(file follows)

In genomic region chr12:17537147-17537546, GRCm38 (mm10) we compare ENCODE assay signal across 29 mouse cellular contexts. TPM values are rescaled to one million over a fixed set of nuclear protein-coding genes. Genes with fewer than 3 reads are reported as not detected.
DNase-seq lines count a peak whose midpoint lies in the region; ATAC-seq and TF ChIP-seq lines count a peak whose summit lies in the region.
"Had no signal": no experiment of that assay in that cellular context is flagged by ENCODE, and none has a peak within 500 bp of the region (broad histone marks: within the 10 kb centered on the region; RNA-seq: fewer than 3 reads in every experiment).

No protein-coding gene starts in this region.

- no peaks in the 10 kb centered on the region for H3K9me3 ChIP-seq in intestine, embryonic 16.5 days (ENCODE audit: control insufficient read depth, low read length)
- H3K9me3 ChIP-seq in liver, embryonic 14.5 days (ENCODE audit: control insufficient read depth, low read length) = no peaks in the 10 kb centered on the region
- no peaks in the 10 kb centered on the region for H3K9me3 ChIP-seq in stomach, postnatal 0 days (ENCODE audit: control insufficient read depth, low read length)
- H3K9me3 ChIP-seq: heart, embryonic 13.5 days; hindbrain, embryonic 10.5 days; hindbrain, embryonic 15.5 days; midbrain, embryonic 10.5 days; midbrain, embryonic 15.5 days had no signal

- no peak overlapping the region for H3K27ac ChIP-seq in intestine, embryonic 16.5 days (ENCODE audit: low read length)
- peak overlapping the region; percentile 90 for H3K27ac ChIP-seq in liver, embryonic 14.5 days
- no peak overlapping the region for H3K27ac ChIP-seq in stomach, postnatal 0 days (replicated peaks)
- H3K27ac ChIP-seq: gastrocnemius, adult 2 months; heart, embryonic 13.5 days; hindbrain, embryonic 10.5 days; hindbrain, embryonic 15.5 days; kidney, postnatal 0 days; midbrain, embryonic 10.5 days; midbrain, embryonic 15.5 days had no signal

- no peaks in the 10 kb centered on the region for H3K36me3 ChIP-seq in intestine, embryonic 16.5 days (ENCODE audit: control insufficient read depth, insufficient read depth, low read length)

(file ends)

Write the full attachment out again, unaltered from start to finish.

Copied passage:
In genomic region chr12:17537147-17537546, GRCm38 (mm10) we compare ENCODE assay signal across 29 mouse cellular contexts. TPM values are rescaled to one million over a fixed set of nuclear protein-coding genes. Genes with fewer than 3 reads are reported as not detected.
DNase-seq lines count a peak whose midpoint lies in the region; ATAC-seq and TF ChIP-seq lines count a peak whose summit lies in the region.
"Had no signal": no experiment of that assay in that cellular context is flagged by ENCODE, and none has a peak within 500 bp of the region (broad histone marks: within the 10 kb centered on the region; RNA-seq: fewer than 3 reads in every experiment).

No protein-coding gene starts in this region.

- no peaks in the 10 kb centered on the region for H3K9me3 ChIP-seq in intestine, embryonic 16.5 days (ENCODE audit: control insufficient read depth, low read length)
- H3K9me3 ChIP-seq in liver, embryonic 14.5 days (ENCODE audit: control insufficient read depth, low read length) = no peaks in the 10 kb centered on the region
- no peaks in the 10 kb centered on the region for H3K9me3 ChIP-seq in stomach, postnatal 0 days (ENCODE audit: control insufficient read depth, low read length)
- H3K9me3 ChIP-seq: heart, embryonic 13.5 days; hindbrain, embryonic 10.5 days; hindbrain, embryonic 15.5 days; midbrain, embryonic 10.5 days; midbrain, embryonic 15.5 days had no signal

- no peak overlapping the region for H3K27ac ChIP-seq in intestine, embryonic 16.5 days (ENCODE audit: low read length)
- peak overlapping the region; percentile 90 for H3K27ac ChIP-seq in liver, embryonic 14.5 days
- no peak overlapping the region for H3K27ac ChIP-seq in stomach, postnatal 0 days (replicated peaks)
- H3K27ac ChIP-seq: gastrocnemius, adult 2 months; heart, embryonic 13.5 days; hindbrain, embryonic 10.5 days; hindbrain, embryonic 15.5 days; kidney, postnatal 0 days; midbrain, embryonic 10.5 days; midbrain, embryonic 15.5 days had no signal

- no peaks in the 10 kb centered on the region for H3K36me3 ChIP-seq in intestine, embryonic 16.5 days (ENCODE audit: control insufficient read depth, insufficient read depth, low read length)